CTV-CLARENVILLE, N.L. – Prime Minister Justin Trudeau was in central Newfoundland Wednesday to applaud the province’s introduction of $10-a-day child care, roughly three years ahead of schedule.
Parents in the province have been paying an average of $10 a day for child care since Jan. 1, ahead of the target to have the system in place across the country by 2026.
“We took too long as a country to bring in affordable, high-quality child care across this country,” Trudeau told reporters at Discovery Daycare in Clarenville, N.L. “Quebec did it about 25 years ago, and we saw directly what a huge impact it made.”
The prime minister’s motorcade of large black SUVs turned heads in the community of about 6,700 people as Trudeau travelled between the daycare and the town’s events centre. There he answered audience questions during a town hall held in a darkened theatre full of fidgeting teenagers from the local schools.
Clarenville is in the Bonavista–Burin–Trinity district, where Churence Rogers has been the Liberal MP since 2017. Trudeau pointedly contrasted his government’s positions with those of his opponents during his two appearances in Newfoundland Wednesday.
“Canadians are right to be extremely concerned about the interference by China in our institutions, in our democracy and in our elections,” Trudeau told reporters. “But there are politicians out there who think that the best way to solve this very serious problem, and this concern that Canadians have, is by amping up the level of partisanship and political attacks.”
Allegations that China meddled in the 2019 and 2021 federal elections have dominated debate on Parliament Hill for weeks. Federal New Democrat Leader Jagmeet Singh and Conservative Leader Pierre Poilievre have both called for a public inquiry into the allegations, but Trudeau reiterated Wednesday that his plan to appoint an “independent expert” to probe the allegations is the best approach.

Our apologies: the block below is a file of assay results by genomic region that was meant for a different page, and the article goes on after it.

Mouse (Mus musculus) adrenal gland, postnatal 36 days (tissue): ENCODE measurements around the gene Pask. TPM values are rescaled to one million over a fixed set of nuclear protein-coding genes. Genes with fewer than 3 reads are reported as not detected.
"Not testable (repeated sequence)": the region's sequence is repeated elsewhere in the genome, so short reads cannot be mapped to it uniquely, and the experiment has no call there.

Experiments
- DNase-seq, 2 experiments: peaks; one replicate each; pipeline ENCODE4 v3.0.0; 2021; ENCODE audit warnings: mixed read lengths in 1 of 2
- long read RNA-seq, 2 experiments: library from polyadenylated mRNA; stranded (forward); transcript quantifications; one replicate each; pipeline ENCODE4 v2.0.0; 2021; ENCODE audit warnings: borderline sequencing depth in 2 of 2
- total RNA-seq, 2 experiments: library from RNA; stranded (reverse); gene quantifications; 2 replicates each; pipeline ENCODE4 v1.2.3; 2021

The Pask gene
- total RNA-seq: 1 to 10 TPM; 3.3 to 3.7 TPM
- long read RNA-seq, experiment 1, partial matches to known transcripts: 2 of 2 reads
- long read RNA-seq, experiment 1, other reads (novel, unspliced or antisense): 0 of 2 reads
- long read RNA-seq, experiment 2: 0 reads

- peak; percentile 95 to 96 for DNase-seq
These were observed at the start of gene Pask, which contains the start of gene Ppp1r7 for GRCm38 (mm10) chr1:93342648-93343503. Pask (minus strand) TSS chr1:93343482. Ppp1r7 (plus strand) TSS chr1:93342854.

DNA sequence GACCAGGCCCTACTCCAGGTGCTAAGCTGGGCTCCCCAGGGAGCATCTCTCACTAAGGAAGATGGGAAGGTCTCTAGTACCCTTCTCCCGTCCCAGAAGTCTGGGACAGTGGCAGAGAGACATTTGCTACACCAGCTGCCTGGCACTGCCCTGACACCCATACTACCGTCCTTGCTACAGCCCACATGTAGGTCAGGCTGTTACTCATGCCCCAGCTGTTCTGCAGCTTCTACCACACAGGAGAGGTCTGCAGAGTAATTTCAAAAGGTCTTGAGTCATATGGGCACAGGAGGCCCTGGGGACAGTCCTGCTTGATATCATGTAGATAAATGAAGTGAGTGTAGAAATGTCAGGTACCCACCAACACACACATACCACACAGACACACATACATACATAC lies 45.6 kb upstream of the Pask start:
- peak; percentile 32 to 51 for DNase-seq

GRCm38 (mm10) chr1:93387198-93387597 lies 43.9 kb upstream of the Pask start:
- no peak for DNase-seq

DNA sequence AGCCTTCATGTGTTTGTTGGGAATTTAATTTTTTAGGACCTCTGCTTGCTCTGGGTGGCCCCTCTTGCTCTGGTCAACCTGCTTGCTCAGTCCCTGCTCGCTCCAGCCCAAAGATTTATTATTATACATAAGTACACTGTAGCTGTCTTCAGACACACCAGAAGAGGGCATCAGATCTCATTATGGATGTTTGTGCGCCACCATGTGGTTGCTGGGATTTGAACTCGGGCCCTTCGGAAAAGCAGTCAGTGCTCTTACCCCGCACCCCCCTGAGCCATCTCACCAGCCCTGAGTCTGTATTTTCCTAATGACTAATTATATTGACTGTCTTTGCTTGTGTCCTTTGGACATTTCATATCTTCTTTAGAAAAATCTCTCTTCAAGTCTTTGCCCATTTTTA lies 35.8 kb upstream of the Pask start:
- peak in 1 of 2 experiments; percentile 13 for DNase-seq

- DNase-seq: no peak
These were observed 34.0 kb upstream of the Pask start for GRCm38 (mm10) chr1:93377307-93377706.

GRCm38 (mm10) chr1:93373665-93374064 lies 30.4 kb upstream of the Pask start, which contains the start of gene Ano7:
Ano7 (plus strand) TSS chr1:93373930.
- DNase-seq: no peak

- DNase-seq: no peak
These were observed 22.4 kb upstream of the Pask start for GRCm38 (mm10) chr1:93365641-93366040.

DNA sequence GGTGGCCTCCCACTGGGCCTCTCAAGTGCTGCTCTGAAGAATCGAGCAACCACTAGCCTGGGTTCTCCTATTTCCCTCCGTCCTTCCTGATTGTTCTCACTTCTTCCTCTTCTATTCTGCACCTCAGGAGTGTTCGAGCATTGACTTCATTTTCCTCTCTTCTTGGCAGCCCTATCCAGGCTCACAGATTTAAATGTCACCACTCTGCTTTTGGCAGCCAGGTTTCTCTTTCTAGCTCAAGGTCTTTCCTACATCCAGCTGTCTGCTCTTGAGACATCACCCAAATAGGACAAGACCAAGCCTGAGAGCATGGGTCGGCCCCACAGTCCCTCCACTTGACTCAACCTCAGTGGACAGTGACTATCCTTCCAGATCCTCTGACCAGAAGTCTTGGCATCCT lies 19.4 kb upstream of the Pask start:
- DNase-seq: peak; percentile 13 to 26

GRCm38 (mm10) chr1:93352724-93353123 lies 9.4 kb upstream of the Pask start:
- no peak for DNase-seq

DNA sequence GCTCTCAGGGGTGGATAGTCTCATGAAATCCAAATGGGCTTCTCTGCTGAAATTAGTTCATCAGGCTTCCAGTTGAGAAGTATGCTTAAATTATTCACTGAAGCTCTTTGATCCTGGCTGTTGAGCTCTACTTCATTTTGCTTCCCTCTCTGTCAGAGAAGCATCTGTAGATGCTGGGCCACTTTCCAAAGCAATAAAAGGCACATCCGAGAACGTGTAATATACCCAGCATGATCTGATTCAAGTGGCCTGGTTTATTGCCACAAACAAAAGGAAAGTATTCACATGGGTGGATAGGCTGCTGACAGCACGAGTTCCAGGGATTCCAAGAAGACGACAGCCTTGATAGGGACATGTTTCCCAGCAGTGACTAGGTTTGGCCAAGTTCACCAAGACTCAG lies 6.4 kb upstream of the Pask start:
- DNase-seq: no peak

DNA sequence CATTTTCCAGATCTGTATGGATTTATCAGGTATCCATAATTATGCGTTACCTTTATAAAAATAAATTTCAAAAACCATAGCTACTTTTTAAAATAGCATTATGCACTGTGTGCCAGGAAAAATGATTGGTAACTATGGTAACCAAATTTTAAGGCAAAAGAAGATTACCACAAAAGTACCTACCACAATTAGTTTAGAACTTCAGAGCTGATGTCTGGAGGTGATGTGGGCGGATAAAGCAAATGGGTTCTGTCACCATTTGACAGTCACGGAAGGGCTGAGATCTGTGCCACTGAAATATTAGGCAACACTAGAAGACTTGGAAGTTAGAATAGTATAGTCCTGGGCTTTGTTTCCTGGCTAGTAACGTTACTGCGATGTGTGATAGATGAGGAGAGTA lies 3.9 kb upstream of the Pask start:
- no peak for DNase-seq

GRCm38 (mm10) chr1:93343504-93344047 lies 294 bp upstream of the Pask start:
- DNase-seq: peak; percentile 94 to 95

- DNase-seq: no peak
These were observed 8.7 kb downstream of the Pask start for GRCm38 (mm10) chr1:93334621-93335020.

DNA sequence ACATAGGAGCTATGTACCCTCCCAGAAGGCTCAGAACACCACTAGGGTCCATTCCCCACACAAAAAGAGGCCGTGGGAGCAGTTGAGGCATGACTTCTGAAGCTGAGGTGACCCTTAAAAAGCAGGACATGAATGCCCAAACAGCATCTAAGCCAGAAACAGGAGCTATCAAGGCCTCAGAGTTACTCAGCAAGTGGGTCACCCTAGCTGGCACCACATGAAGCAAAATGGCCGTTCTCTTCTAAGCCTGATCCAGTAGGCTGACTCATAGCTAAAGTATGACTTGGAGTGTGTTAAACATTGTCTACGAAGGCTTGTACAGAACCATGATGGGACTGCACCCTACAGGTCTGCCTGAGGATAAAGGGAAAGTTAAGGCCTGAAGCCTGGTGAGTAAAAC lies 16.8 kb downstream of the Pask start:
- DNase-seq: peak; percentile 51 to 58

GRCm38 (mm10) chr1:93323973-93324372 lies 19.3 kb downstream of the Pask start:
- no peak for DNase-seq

“There was no impact from Chinese interference on to the outcome of our elections,” Trudeau said. “That’s something that Canadians should have confidence in.” Later in the day, he announced that former governor general David Johnston has been named as the special rapporteur on foreign interference.
Singh also told The Canadian Press that he wants to see Ottawa extend the six-month boost to the GST rebate, introduced last fall, which temporarily doubled the amount people received. Trudeau would not say Wednesday if that will happen.
“I very much look forward to presenting that budget, but everyone’s gonna have to wait a few more weeks,” he said. He touted the credit as well as his government’s work on $10-a-day child care as important parts of Ottawa’s effort to help Canadians combat the cost of living crisis.
The federal government says nearly half of Canada’s provinces and territories are now providing child care at an average of $10 a day, while in other jurisdictions, the fees have been cut on average by 50 per cent, with a goal of hitting the $10-a-day target by 2026.
Trudeau’s trip to central Newfoundland comes as parents in the province are grappling with a shortage of daycare spots for their children. The issue was front and centre in the provincial legislature Tuesday afternoon, with members of the opposing Progressive Conservatives demanding answers from Furey.
The Liberal premier acknowledged Wednesday that demand was outstripping supply. He promised to raise wages for some early childhood educators to a minimum of $25 an hour beginning in April, and he said his government was working with two local colleges to increase the number of spaces in early childhood education training programs.
“We’re tackling the affordability piece and we did that ahead of schedule, but now we need to scale that. And that is going to take some time,” Furey said.
This report by The Canadian Press was first published March 15, 2023.